The Missing Category on Your To-Do List
I have several “to-do” lists that crowd my brain. There’s a list of personal items in my iPhone “Notes” app. There’s a list of activities queued for me on our internal workflow tool. My email inbox has its own lineup. And then my head reminds me of items I haven’t written down: pick up dinner tonight, ask someone to take my place on a committee, get back to a friend about plans we discussed.
The common thread through every one of these lists is a definite action to be taken. This seems natural because it’s hard to measure inaction.
But is this approach missing something vitally important?
In his book How Will You Measure Your Life? HBR professor Clayton Christiansen writes that we “unconsciously allocate time and energy to activities that yield the most tangible accomplishments.” That’s because things like shipping a product, responding to an email or fixing a problem provide immediate gratification. But, he points out, with so much of our attention devoted to these “doing” tasks, we end up underinvesting in the areas that matter most—areas like our relationships, health and spirituality, which keep us connected, energized and on course. We forget that well-being fuels well-doing.
Here’s a simple example of how well-being gives us capacity for well-doing. Recently the leader of the meeting asked each person to introduce themselves and tell everyone about their favorite pet as a child.
My initial reaction to this request was annoyance. Let’s get on with the meeting. We don’t have much time, and we have a lot to cover.
Then I watched this contrived icebreaker work its magic. People roared with laughter as childhood stories surfaced and we found shared interests. The difficult subject matter that followed in the meeting was buoyed by a light and collaborative spirit.
To be more human at work, perhaps we should all make sure that our to-do lists include being rather than just doing verbs. Here are five items I’m adding to my “to-be” list:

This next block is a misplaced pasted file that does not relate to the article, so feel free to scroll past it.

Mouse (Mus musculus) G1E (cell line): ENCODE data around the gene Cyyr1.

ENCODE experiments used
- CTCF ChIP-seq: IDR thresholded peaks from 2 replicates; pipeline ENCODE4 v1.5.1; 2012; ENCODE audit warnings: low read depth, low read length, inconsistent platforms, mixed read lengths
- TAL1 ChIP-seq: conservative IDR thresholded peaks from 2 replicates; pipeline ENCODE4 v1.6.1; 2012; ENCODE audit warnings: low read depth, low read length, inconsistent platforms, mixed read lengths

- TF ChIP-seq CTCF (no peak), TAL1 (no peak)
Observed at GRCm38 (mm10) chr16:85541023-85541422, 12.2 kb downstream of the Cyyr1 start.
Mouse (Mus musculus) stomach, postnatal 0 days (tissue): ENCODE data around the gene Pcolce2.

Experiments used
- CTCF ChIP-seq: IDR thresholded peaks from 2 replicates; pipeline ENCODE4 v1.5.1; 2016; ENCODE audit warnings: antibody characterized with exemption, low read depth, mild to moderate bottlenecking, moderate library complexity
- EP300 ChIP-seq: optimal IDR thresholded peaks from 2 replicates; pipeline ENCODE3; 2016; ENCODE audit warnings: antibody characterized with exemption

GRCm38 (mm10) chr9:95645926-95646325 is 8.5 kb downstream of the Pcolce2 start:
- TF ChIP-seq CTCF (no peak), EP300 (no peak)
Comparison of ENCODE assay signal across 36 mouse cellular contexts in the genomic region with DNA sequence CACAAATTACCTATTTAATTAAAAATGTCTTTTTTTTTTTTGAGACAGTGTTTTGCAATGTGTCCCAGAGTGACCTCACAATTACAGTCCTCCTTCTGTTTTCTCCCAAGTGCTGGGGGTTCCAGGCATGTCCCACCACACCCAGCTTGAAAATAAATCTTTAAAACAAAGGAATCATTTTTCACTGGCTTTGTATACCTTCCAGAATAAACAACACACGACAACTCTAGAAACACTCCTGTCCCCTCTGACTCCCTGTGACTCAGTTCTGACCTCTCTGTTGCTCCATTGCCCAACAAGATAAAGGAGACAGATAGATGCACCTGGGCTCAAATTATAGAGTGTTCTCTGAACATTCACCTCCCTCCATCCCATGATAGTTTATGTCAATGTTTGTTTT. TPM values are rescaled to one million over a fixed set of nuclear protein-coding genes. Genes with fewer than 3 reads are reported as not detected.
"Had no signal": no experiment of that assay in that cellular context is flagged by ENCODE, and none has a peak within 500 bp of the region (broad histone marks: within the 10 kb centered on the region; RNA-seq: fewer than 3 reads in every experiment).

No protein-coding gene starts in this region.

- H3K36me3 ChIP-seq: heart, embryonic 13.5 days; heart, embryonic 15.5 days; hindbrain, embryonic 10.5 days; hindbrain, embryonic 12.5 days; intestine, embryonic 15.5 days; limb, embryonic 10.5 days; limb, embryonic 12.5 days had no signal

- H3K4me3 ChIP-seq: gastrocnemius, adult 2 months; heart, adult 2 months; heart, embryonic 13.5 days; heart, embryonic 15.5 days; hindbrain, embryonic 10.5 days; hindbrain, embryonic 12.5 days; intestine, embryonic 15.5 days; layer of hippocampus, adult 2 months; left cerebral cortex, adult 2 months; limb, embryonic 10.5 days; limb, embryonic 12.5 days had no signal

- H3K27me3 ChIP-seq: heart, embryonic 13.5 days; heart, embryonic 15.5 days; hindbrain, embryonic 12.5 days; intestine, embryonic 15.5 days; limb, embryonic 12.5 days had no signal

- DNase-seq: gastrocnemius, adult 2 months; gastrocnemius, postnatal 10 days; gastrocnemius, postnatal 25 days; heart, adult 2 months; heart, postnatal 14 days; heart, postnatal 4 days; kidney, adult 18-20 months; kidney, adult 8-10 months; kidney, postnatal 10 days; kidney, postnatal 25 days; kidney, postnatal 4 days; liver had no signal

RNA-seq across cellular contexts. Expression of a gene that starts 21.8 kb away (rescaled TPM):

- Allow space for personal dialogue. A rushed and packed agenda won’t let it happen. We have to decide that, whether in-person or virtual, the time spent together discussing fears, joys, frustrations and excitements will provide the foundation for productivity and connection.
- Be still and quiet, and permit thinking time. Recently I’ve been standing in my backyard for a few minutes each night, just observing the passage of time. I find it can bring a needed calm and capacity. Give yourself the gift of thinking time. Take the scenic route. Turn off the screen. Exercise without headphones. See the value in making time to simply process and consider.
- Understand difficult dynamics. Sometimes we get uncomfortable in meetings and interactions, whether we’re intimidated, annoyed, afraid or just awkward. Discussing the discomfort, rather than avoiding, shines light on issues and builds trust. By the same token, moving toward and engaging with difficult or broken relationships can be challenging, but it delivers levels of trust and relief that far outweigh the pain.
- Appreciate people and absorb goodness. Every two weeks we have an all-company meeting, and I especially love the first five minutes. It’s an open forum for anyone to raise their hand and affirm a colleague for their kindness, support and impact. Seeing the good in others changes you. As Road Dahl said, “If you have good thoughts, they will shine out of your face like sunbeams and you will always look lovely.”
- Monitor over-functioning. My close friend told me that he often realizes, after the damage has been done, that he attempts to hold ten gallons of effort in his six gallon container of personal capacity. Instead of overflowing, he is depleted. When we carefully observe our levels of energy and joy, we can adjust to make proactive choices.
I have a dream that homes and workplaces are marked by humanity more than productivity. What would you add this week to your own to-be list?